So far, it has made not one jot of difference to my symptoms.  I am still sneezing, still itching, still very tight chested and have a fresh outbreak of butt hives!    I also have raging insomnia which is making me sooooo tired (don’t know if that’s the drugs or just a coincidence, as my sleep has been rubbish since I developed M.E. in 1994).  Maybe the Zirtek just needs a bit more time to work, or maybe I need to up the dose – I’ll discuss with my Consultant when I see him.  It is, however, yet another miracle that I am tolerating it at all.  Honestly, I haven’t been able to take a drug in 6 years, yet am now on both Tagamet and Zirtek without an anaphylactic reaction.  To say I’m gobsmacked is the understatement of the year!

Another good thing to happen in the last 2 weeks is that my heartburn has reduced quite substantially, although it does creep back if I’m late taking my Tagamet even by an hour.  However, I started the Hernia massage and the gluten-free diet (see my next blog post to be published in a day or two for an update on how that’s gone) at the same time as the Zirtek, so I’ve no idea which has been the helping factor.  At the end of November I will try re-introducing gluten back into my diet, so if the heartburn comes back at least we’ll know.  But if it doesn’t, the positive change would be down to the Zirtek.  I’ve read that you can have hives in your GI tract, so that would actually make more sense than you’d think.

I’m just about over my hissy fit at not being able to get to London for my results on Tuesday.  I’ve re-booked to see Dr S next month and will just have to keep my fingers, toes and everything else crossed that I will be well enough on the day to make the trip!  If it were today I still wouldn’t be going because I feel lousy.

Changing the subject entirely, I miss baked beans, particularly at lunch-time.  Not the most nutritious of convenience foods due to their sugar content (though the haricot beans are a good source of protein), but so versatile: I had them on a baked spud; with scrambled egg; put them in casseroles; had them on toast…….  So for the past 2 weeks I’ve been perfecting a baked beans recipe.  I think it’s just about there, though you might need to tweak the ingredients to suit your particular taste (making it less sweet by reducing the sugar or treacle, or making it more sour by adding more tamarind, bearing in mind my recent discovery that UK and USA tablespoons are not the same!).  The sauce is darker than tinned baked beans, but honestly if you close your eyes the taste really isn’t bad considering they don’t contain any kind of tomatoes (let’s face it though, they’re never going to be Heinz, so don’t expect miracles!).  See the Recipe page for details.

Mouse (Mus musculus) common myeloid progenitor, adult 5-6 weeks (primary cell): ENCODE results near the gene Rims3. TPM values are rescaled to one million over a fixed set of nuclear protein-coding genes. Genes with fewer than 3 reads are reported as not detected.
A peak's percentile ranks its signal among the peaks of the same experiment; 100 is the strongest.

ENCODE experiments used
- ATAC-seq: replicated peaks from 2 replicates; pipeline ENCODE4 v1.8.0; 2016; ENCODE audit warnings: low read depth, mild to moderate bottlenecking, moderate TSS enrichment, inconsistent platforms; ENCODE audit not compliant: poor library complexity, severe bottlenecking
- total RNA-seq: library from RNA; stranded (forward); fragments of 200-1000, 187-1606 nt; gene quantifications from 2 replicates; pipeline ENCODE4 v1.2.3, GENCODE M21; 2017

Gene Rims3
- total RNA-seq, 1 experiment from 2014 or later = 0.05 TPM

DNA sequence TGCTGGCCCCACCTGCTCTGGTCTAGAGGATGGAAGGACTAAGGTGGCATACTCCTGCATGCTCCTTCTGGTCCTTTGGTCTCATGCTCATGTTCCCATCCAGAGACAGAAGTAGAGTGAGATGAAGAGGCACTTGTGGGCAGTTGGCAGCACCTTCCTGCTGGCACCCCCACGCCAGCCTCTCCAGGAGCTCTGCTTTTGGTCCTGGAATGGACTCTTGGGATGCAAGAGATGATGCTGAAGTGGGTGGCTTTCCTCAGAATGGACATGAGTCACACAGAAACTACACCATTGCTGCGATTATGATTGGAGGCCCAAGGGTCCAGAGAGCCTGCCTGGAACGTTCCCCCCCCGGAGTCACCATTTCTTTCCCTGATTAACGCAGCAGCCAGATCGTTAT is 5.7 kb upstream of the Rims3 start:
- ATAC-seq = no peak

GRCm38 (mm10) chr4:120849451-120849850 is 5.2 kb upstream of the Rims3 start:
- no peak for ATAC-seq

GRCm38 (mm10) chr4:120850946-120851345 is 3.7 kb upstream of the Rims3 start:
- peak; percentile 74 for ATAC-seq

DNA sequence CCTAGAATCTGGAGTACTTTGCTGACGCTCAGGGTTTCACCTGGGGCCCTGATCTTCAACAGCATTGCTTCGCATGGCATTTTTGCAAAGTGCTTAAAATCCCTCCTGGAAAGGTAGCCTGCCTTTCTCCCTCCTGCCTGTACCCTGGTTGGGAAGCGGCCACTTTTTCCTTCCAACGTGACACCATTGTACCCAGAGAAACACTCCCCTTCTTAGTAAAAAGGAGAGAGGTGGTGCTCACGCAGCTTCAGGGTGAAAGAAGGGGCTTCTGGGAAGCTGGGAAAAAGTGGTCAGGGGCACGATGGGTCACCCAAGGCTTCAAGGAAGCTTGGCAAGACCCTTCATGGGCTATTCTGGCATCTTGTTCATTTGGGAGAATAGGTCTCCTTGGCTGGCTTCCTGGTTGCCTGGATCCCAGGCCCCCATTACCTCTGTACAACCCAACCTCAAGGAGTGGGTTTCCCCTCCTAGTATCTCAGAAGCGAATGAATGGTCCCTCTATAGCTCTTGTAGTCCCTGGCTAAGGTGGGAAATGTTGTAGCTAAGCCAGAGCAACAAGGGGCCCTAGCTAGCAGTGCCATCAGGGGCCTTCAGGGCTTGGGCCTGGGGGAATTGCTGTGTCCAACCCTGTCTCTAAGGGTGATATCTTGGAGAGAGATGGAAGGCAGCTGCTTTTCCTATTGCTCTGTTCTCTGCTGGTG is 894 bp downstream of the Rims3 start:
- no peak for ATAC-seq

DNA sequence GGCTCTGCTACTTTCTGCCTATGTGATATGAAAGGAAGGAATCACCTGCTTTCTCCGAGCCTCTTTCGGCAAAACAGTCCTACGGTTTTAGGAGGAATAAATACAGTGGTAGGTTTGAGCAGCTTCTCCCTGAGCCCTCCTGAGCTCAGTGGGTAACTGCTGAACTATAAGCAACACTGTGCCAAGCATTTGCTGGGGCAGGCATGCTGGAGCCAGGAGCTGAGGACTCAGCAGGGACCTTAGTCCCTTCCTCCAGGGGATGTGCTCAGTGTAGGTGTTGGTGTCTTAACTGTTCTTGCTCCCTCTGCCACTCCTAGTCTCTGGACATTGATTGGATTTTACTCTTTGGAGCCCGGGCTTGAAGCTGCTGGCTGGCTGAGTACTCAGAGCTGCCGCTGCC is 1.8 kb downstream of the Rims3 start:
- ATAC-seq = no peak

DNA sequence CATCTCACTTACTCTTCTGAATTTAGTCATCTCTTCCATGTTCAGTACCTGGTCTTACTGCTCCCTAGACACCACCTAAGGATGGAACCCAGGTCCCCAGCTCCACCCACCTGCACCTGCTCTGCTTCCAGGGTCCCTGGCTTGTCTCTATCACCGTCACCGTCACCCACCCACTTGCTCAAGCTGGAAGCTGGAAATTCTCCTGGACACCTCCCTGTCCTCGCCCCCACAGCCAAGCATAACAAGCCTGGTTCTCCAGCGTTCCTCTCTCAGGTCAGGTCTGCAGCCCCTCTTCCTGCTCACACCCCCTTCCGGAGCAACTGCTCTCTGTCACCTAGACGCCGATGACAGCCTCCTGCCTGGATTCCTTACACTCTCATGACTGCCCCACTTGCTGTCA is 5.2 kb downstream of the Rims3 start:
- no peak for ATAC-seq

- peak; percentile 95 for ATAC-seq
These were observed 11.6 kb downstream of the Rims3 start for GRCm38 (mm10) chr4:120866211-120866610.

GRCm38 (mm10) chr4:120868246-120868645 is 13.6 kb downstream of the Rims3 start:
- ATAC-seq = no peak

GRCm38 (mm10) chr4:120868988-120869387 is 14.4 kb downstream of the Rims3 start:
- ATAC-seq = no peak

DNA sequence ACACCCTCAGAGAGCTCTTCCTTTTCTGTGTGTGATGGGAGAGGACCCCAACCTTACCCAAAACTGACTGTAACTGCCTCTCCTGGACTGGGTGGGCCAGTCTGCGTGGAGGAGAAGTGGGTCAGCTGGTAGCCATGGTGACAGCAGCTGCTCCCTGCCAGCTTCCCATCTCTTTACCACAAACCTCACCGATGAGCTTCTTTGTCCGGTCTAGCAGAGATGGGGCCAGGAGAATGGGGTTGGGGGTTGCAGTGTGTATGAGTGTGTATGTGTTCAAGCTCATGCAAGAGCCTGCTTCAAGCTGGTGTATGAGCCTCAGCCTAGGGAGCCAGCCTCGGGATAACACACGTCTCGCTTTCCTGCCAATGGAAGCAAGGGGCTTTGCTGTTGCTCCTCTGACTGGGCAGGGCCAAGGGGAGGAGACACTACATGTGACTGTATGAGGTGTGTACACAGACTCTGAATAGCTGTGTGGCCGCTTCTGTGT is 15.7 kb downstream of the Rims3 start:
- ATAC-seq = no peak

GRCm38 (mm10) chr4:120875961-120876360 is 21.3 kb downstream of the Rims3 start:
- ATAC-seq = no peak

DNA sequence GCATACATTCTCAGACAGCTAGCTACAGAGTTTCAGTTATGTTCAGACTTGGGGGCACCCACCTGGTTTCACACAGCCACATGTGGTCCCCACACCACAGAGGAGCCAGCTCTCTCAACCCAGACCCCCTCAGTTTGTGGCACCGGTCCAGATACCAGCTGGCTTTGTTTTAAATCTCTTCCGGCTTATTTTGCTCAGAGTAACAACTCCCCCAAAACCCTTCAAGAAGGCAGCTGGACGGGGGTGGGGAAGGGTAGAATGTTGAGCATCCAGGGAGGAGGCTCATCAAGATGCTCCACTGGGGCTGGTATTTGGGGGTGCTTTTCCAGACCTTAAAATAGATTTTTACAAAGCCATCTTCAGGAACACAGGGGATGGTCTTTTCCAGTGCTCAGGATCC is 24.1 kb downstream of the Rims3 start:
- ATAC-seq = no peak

Photo of baked beans


I saw my GP a couple of days ago to discuss my continuing reflux, breathing issues and cough.  When I described my symptoms, in particular the feeling that I have a piece of sharp toast constantly lodged at the bottom of my oesophagus, she said I’ve almost certainly developed a hiatal hernia due to my faulty collagen making the sphincter to my stomach weak, which is what I’d already concluded myself (hernias of all descriptions are very common in EDS).  Part of my stomach is pushing up through my diaphragm and into my gullet allowing my stomach contents, including acid, to reach places it wasn’t intended to.

She said I could go for an endoscopy to confirm, but the thought of having another tube down to my stomach without any kind of sedation, as the drugs set off my mast cells, isn’t appealing.  There’s also the fact that, due to my pressure dermographism and the force used to get the scope down, the last one caused my throat to swell to scary levels.  I asked her if the treatment would be any different if I had a confirmed hernia diagnosis and she said no.  Suffice to say I declined the scope.

She wants to switch me from my current H2 blocker to a PPI (proton-pump inhibitor).  I resisted for several reasons:

  • Due to my horrendous drug reactions it’s nothing short of a miracle I’m tolerating the H2 anti-histamine.  I really feel I’d be pushing my luck trying a PPI.
  • PPIs cut stomach acid by 80%.  There is, therefore, hardly any acid with which to digest food.  This can lead to nutrient deficiencies, and in extreme cases malnutrition.  Due to my EDS I already have slow GI transit – taking something which would probably make that worse doesn’t seem wise.